As indicated above, the dual feed power supply system in accordance with the invention may be configured to draw power from the second input bus to compensate for sags in the voltage level on the first input bus without requiring a switchover to the second input bus. Under such circumstances, the amount of power drawn from the second input bus is usually much less than the power that is drawn from the first input bus. Furthermore, because the first input bus is intended to be the normal source of power as long as power is available, the time during which power will be supplied from the second input bus is generally relatively short. Thus, the system may be implemented with lower rated and thus lower cost components that receive power from the second input bus. One manner in which the cost of components can be reduced without affecting the functionality of the power supply system is illustrated in
Similarly, the second transfer switching apparatus 10 that supplies the distribution bus 33 receives power from the second distribution bus 18 through a conducting line 180, a switch 181, and a continuous duty transformer 182 that steps down the voltage on the input line 18 to a voltage level suitable for the distribution bus 33. The power from the continuous duty transformer 172 is provided on the input line 22 to the first input terminal 24 of the transfer switching apparatus 10 supplying the output bus 33. A conducting line 185 connects the power on the first input bus 17 through a low voltage step-down transformer 186 to the second input line 26 and the second input terminal 28 of the transfer switching apparatus that supplies the bus 33. When the switch 181 is closed, the primary power provided to the distribution bus 33 is provided through the continuous duty transformer 182 and only low power, if any, is drawn through the low duty cycle transformer 186. A shunt line 187 is connected between the conducting lines 170 and 180 and has a switch 188 connected therein which is normally open as shown to isolate the power on the lines 170 and 180. During normal operation, the switches 171 and 181 are both closed and the switch 188 is open. If an extended power outage occurs on, for example, the high voltage feed 12, SO that power is now being provided from the second input bus 18 through the low duty cycle transformer 176 to the transfer switching apparatus 10 supplying the output bus 32, the intended duty cycle of the transformer 176 can be exceeded if the power outage lasts long enough. To avoid exceeding the rating on the low duty cycle transformer 176, at a selected time after the power outage on the main feed 12 has occurred and before the duty cycle of the transformer 176 is exceeded, the switch 171 is controlled to open and the switch 188 is closed, thus now providing primary power from the second input bus 18 through the continuous duty transformer 172 to the switching apparatus 10 and thus to the distribution bus 32. The second distribution bus 33 continues to receive power in the normal fashion from the second input bus 18 through the continuous duty cycle transformer 182. When power returns to the main feed 12, the switch 188 is opened and the switch 171 is closed to resupply power from the main utility feed 12 to the distribution bus 32. A similar sequence is carried out when power fails on the second high voltage source feed 13 by opening the switch 181 and closing the switch 188 to supply power from the utility feed 12 through the continuous duty transformer 182 and thence to the second distribution bus 33. The transitions that occur as the switches 171, 181 and 188 are opened and closed are carried out without interruption of the power provided to the distribution buses 32 and 33 by operation of the transfer switching apparatus in the manner discussed above.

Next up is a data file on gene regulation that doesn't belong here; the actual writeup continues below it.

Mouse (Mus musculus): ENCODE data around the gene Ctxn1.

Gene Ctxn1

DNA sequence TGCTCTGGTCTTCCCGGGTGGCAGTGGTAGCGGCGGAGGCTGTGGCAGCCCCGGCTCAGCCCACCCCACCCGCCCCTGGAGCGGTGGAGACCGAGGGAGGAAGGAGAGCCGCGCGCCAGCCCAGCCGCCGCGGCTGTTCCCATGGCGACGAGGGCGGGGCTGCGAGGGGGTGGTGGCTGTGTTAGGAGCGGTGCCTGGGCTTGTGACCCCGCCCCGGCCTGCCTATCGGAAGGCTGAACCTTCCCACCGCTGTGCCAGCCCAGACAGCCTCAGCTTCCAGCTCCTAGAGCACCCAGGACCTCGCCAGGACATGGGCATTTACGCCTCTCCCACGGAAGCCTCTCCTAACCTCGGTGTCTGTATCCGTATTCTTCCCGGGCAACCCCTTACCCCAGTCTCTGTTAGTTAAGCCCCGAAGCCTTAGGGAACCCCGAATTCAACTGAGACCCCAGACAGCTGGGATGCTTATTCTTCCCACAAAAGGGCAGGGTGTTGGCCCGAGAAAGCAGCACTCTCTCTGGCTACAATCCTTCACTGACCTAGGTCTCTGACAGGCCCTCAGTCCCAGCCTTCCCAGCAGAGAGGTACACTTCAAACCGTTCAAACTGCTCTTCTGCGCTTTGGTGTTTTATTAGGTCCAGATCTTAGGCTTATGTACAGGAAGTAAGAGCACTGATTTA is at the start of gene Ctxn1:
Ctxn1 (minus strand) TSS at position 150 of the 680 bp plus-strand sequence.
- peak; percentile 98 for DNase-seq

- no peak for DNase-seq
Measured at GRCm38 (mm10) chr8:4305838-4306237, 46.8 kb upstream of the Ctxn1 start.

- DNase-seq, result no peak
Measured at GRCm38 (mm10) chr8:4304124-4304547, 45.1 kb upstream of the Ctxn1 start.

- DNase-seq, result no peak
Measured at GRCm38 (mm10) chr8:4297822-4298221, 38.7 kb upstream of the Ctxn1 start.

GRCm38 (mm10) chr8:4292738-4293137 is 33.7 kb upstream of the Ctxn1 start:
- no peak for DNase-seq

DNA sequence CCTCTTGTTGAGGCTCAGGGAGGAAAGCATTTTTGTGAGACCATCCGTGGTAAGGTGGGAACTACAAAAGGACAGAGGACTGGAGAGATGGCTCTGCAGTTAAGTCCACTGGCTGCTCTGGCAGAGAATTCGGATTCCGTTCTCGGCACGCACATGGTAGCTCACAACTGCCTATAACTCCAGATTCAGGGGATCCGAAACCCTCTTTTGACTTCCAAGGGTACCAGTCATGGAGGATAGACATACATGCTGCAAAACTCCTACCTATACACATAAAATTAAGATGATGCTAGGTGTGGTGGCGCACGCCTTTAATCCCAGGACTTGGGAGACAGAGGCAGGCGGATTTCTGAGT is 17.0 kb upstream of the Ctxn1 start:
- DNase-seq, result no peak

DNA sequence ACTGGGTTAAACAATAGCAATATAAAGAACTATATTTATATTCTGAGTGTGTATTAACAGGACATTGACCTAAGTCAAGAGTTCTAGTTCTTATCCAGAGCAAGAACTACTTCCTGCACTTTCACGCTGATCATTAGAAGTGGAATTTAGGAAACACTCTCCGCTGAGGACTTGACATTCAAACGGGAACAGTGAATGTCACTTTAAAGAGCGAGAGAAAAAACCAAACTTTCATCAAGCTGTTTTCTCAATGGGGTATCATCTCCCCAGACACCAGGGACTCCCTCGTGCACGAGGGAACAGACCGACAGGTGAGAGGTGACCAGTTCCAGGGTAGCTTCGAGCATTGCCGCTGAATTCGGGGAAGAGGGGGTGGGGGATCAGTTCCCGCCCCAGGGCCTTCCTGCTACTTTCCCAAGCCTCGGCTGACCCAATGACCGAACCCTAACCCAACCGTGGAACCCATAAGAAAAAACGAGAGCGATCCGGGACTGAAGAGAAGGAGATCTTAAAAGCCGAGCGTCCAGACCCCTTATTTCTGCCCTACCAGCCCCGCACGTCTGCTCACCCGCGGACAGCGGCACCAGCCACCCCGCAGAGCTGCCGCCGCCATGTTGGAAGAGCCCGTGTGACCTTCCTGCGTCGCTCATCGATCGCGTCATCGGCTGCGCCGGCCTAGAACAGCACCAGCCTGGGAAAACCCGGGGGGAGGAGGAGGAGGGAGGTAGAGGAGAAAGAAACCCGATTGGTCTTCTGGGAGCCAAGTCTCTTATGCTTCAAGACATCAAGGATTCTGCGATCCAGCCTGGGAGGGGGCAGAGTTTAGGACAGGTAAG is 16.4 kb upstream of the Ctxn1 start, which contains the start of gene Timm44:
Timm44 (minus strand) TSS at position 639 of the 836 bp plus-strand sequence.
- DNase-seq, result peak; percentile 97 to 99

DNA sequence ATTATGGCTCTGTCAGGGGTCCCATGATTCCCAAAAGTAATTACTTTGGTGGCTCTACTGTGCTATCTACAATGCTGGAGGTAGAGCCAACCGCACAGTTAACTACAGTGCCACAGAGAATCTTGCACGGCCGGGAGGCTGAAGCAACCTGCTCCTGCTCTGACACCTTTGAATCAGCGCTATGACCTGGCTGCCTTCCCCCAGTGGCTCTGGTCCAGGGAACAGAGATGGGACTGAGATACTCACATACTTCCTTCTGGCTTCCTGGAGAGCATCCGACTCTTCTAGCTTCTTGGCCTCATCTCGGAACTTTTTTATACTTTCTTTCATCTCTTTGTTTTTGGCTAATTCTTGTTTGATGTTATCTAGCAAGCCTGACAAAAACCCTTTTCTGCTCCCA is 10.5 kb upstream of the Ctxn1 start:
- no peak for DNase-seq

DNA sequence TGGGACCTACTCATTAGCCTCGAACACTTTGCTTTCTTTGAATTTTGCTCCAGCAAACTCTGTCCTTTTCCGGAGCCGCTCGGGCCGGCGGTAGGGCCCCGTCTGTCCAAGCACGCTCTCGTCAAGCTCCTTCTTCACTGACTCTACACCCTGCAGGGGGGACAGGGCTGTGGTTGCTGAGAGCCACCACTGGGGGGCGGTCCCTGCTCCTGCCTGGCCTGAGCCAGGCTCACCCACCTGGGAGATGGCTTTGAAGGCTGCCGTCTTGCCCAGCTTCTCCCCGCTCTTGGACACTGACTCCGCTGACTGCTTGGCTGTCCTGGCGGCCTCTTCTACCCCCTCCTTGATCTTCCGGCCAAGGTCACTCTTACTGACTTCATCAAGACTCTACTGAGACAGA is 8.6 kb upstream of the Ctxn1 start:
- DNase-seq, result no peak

The present invention can also be embodied in a fast sag-correcting static transfer switch apparatus as illustrated
The transfer switching apparatus in
It is understood that the invention is not confined to the particular embodiments set forth herein as illustrative, but embraces all such forms thereof as come within the scope of the following claims.
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|Jan 22, 2003||AS||Assignment|
Owner name: SOFT SWITCHING TECHNOLOGIES CORPORATION, WISCONSIN
Free format text: ASSIGNMENT OF ASSIGNORS INTEREST;ASSIGNORS:DIVAN, DEEPAKRAJ M.;SCHNEIDER, ROBERT;KRANZ, WILLIAM;REEL/FRAME:013673/0139
Effective date: 20030106
|Mar 9, 2010||FPAY||Fee payment|
Year of fee payment: 4
|Mar 14, 2011||AS||Assignment|
Owner name: SILICON VALLEY BANK, CALIFORNIA
Free format text: SECURITY AGREEMENT;ASSIGNOR:SOFT SWITCHING TECHNOLOGIES CORPORATION;REEL/FRAME:025946/0655
Effective date: 20110309
|Mar 21, 2012||AS||Assignment|
Owner name: SOFT SWITCHING TECHNOLOGIES CORPORATION, WISCONSIN
Free format text: RELEASE;ASSIGNOR:SILICON VALLEY BANK;REEL/FRAME:027923/0186
Effective date: 20120315
|Feb 28, 2013||AS||Assignment|
Owner name: ROCKWELL AUTOMATION, INC., WISCONSIN
Free format text: ASSIGNMENT OF ASSIGNORS INTEREST;ASSIGNOR:SOFT SWITCHING TECHNOLOGIES CORPORATION;REEL/FRAME:029898/0403
Effective date: 20120312
|Apr 30, 2014||FPAY||Fee payment|
Year of fee payment: 8